If you google Aruba, the first thing you’ll find is a jewel of an island in the Caribbean—a dream destination for cruises. Beautiful images—the beach, a turquoise sea, a feelgood paradise. The jump from this to the network specialist of the same name is shorter than it may initially seem. When choosing the name, the company’s founders followed a clear line of thinking: Their goal was to be listed on the stock exchange. They wanted a name that came near the beginning of the alphabet, well ahead of the competition, and that exuded a sense of wellbeing. Aruba. That works!
We meet Lars Hartmann at Bechtle in Neckarsulm. Short hair, black glasses, beard and a winning smile. He has a positive, open air and a pleasant, calm manner. A dyed-in-the-wool salesman who has been at home in the network business for 18 years. He was the third sales representative in HP’s network division, back when it was still called ProCurve Networking. When Aruba was acquired by Hewlett Packard Enterprise in November 2015, something unusual happened. HPE chose not to simply assimilate Aruba. Instead they kept the name and strengthened their new acquisition by entrusting it with important aspects of HPE’s own network business. For Lars Hartmann, the switch to Aruba was a culture shock at first, leaping from the large, consciously pragmatic HPE Group to a young, agile specialist company. Notwithstanding its impressive turnover—which has broken the one billion barrier—Aruba has retained the soul and spirit of a start-up company. Something that HPE continues to foster, not least with its planned relocation of its headquarters from Palo Alto to the new and fully digitalised premises of Aruba.
Lars Hartmann: Naturally, as users we expect mobile connectivity wherever we go. And it is everywhere, too. Even on today’s fully digitalised cruise ships. The only time we are aware of the network is when it’s not available. Still, for us network business continues to be highly attractive, particularly because of the additional functionalities now available. The transformation of traditional business models no longer hinges on Wi-Fi. Rather, Wi-Fi is the outcome of planning for location-based services.
I am thinking of retailers who can identify their in-store customers and join the dots of their online and offline activities. Retailers can send context-aware push messages to customers in the right place and at the right time. A special deal upon entering a shop, for instance, such as a 10% discount for the next 30 minutes. Indoor navigation is also very important for shopping centres. The benefits for shoppers are obvious, but indoor navigation also enables shopping mall operators to monitor footfall anywhere within the building at any time. That can be important in negotiating different rental rates. Enhanced in-store logistics is also a business advantage directly linked to Wi-Fi.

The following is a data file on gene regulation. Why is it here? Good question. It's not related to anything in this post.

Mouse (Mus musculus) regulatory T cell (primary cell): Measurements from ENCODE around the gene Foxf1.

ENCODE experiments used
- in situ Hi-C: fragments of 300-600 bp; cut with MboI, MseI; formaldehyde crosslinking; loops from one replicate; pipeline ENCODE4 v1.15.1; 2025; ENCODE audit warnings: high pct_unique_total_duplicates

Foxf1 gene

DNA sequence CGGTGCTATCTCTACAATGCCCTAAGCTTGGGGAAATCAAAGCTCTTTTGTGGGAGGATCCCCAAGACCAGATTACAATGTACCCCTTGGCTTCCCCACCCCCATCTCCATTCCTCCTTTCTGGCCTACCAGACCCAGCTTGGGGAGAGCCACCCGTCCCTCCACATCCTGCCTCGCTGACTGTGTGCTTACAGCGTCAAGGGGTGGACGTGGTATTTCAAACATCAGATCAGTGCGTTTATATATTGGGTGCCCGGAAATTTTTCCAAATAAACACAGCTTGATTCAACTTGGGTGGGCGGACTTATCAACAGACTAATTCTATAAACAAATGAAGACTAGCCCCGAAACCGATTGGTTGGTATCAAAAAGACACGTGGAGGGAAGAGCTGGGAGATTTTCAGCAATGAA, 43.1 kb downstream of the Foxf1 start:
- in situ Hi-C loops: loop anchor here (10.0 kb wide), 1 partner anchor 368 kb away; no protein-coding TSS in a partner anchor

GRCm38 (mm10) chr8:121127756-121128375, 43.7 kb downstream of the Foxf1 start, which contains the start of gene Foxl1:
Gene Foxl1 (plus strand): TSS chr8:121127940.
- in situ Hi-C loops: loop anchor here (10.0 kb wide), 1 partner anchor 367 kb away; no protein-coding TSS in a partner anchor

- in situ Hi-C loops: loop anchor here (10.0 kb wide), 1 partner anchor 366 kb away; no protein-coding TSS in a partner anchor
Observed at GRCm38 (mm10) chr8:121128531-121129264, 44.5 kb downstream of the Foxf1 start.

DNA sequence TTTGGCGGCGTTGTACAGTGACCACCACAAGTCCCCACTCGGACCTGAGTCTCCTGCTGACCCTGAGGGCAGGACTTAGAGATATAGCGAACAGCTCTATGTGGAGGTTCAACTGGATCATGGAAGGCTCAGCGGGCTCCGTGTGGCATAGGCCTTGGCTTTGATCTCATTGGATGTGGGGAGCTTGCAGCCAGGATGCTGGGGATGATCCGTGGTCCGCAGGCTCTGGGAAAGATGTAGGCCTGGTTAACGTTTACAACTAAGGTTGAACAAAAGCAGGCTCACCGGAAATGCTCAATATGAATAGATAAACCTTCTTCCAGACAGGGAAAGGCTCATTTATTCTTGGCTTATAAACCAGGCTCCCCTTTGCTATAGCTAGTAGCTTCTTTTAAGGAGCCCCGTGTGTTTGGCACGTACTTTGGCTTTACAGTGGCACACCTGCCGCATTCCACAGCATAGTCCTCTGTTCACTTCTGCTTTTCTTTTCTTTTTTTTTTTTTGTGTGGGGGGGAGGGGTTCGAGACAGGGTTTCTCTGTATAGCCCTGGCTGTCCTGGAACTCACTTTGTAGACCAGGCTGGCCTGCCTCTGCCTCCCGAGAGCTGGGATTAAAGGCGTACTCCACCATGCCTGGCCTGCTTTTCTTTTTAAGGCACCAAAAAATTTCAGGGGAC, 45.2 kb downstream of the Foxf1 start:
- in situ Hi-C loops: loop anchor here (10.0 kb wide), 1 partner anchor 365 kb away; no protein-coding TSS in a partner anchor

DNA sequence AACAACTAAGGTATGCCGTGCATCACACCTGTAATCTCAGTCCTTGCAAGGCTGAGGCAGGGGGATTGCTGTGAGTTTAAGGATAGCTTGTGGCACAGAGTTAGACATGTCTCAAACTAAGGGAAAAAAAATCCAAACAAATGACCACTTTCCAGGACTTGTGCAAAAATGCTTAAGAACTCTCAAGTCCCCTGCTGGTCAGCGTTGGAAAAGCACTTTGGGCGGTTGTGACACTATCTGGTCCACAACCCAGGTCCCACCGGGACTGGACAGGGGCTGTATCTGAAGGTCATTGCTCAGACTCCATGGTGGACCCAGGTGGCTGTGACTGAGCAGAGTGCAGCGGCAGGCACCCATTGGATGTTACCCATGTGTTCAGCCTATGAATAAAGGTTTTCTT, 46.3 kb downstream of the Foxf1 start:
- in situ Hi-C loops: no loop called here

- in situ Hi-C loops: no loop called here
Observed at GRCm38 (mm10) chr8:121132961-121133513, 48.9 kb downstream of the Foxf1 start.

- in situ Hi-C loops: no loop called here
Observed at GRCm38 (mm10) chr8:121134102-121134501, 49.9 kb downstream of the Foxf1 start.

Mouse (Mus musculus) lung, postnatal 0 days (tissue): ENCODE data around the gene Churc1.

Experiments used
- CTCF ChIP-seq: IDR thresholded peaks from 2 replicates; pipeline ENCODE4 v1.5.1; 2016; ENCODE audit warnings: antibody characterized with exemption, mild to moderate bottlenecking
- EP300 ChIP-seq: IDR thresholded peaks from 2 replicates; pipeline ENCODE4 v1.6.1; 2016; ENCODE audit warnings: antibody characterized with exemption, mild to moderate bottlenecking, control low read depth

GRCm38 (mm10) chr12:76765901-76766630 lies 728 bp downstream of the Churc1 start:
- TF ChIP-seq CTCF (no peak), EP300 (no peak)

HPE is set to relocate its headquarters to Aruba’s fully digitalised building in Santa Clara in 2018.
Wi-Fi is certainly a driving factor within the network business at the moment and we're currently enjoying disproportionate levels of growth. While the market in Germany is growing by 5-6%, we have achieved growth rates of around 50%. There is still unbelievable potential in German-speaking countries.
Yes, it was a happy coincidence that the 50th Super Bowl just happened to be taking place right on our doorstep in the San Francisco 49ers stadium in San Jose. And the stadium was already part of our clientele as we had previously fitted it out with wireless technology. The day that more than 71,000 people made use of our Wi-Fi services in the building was an exciting one. Well over 10 terabytes of data was transmitted via Wi-Fi during the game, a large proportion of this data consisting of selfies, with fans taking 200 per second. Much more important, however, were the additional services we offered. Spectators could use the 49ers app to have drinks delivered to their seats, and then simply pay using their mobile phones. The app also helped people to find parking spaces, displayed evacuation routes and even allowed people to rewatch plays. These are just some of the functionalities we have realised through our network solutions for the English Premier League and the Spanish Primera División.
One of our biggest customers would be the Home Depot DIY store chain in the USA. With 2,200 branches, managing a rollout while not disrupting their daily business was certainly a challenge. Without a doubt, one of our key skills in this process was anticipating errors before they affected users. Our collaboration with MSC Cruises is also very exciting.They have asked us to digitalise its cruises, thereby optimising the operations management and providing considerable added value for customers. Incidentally, it is not the Chief Information Officer who is responsible for this sort of project, but rather the Chief Innovation Officer.